The pound enjoyed a strong end to the week on Friday as the immediate risks around Brexit had a delayed retreat after the postponement of the departure date. In the immediate aftermath of the announced delay, the market was disappointed by the length of delay, with a 6 month delay being less than the anticipated 12 month delay and sterling initially struggled. Whilst the removal of the imminent threat of a no-deal exit does give the pound some respite, there are also fears about months of political uncertainty in the UK.
Investors gave support to the pound on Friday as there were fresh reports surfacing that there could be parliamentary support for a new referendum. The most high-level political to echo this sentiment was the Chancellor, Philip Hammond, who suggested that the idea of second referendum would again be put to parliament, despite government opposition.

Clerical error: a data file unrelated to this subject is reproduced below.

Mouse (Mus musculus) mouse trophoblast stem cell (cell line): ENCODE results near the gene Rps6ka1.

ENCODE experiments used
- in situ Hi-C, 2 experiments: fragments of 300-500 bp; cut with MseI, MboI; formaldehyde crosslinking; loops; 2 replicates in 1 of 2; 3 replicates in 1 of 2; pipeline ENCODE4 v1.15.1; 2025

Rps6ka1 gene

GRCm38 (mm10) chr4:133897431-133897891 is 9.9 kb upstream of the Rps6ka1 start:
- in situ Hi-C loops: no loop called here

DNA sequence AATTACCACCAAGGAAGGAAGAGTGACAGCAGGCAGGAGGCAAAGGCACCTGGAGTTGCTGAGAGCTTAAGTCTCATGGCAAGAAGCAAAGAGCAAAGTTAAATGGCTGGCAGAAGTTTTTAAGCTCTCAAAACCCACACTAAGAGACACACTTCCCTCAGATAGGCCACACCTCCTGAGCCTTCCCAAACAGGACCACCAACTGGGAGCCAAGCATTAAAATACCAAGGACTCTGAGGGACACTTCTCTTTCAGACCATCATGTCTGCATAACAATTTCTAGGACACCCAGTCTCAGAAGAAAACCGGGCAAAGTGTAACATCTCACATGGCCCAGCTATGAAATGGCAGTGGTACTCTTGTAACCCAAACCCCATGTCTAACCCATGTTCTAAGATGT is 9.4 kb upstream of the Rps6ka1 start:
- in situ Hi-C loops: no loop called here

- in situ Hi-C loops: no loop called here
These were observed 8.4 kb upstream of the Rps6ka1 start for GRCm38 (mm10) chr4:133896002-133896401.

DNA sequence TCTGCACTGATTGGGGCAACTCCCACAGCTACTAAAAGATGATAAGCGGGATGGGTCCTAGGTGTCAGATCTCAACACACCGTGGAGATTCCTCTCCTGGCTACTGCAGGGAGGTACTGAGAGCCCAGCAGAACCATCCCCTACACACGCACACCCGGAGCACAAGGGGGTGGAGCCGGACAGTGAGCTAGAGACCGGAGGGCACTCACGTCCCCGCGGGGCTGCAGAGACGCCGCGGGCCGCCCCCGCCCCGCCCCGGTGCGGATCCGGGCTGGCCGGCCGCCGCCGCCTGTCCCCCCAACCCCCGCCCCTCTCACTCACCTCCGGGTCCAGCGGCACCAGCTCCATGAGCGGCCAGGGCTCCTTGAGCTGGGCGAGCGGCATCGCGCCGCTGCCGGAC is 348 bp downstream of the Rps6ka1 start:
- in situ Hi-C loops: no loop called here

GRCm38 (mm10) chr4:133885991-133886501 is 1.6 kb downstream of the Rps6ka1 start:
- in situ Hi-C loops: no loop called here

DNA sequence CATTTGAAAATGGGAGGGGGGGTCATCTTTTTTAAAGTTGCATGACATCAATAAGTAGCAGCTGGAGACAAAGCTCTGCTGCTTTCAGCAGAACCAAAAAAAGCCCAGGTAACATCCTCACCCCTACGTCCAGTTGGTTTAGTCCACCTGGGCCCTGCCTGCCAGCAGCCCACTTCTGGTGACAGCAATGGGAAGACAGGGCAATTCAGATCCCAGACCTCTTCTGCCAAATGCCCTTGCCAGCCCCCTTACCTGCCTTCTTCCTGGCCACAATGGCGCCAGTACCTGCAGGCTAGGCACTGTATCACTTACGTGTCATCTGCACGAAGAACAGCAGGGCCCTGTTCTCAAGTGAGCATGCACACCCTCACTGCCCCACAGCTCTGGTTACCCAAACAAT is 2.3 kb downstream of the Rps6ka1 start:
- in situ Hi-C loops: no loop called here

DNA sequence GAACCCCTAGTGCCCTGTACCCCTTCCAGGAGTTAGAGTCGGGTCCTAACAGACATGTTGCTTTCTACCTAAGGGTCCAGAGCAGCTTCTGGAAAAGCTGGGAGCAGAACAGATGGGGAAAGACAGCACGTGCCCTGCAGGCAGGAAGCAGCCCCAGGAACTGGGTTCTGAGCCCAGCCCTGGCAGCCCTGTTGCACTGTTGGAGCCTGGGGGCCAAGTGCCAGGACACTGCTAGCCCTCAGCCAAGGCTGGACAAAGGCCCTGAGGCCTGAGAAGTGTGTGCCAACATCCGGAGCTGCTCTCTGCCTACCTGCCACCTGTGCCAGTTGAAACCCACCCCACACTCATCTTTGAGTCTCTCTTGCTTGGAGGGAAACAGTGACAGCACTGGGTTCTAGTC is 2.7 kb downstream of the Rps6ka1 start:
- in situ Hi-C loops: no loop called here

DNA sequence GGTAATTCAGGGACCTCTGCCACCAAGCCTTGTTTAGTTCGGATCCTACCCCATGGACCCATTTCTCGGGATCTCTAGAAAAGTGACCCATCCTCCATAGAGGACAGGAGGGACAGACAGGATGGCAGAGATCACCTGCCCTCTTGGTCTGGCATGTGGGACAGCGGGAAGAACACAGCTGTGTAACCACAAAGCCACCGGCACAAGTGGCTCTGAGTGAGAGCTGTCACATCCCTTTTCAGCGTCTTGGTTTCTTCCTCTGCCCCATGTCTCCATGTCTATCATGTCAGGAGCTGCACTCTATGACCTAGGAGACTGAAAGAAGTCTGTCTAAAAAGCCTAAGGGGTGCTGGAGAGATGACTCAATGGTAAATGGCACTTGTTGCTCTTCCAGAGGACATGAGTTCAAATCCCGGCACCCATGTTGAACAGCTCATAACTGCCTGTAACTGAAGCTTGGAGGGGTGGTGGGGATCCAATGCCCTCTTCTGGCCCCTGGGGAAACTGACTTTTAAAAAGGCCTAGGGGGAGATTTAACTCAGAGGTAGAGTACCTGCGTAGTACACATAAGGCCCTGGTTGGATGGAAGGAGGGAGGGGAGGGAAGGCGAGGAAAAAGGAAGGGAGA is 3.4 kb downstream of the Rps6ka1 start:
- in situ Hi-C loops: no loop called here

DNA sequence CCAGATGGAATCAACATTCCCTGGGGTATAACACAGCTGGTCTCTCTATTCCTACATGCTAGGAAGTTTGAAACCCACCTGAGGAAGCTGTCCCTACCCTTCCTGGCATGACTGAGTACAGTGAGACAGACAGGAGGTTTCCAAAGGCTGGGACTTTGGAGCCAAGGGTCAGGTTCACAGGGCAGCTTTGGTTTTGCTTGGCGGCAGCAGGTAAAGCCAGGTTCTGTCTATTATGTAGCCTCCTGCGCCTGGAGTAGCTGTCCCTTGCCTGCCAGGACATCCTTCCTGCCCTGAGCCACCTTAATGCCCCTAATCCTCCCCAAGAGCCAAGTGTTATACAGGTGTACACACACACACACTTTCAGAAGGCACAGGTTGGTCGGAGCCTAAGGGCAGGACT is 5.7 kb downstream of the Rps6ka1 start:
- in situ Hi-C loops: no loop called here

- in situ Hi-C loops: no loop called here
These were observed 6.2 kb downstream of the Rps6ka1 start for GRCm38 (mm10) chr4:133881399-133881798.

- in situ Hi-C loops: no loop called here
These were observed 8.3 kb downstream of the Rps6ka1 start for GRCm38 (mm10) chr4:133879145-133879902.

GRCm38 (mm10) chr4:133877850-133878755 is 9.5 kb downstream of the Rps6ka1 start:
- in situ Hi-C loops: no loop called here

Due to the timeline of the delay, investors are unsure of immediate drivers for the pounds, and the drop in volatility expectations reflects this. One-month implied volatility has fallen to its lowest since January 2018, whilst three and six month measures are at similar lows. Until we are given fresh cues on the Brexit outcome, the next direction for Sterling is uncertain.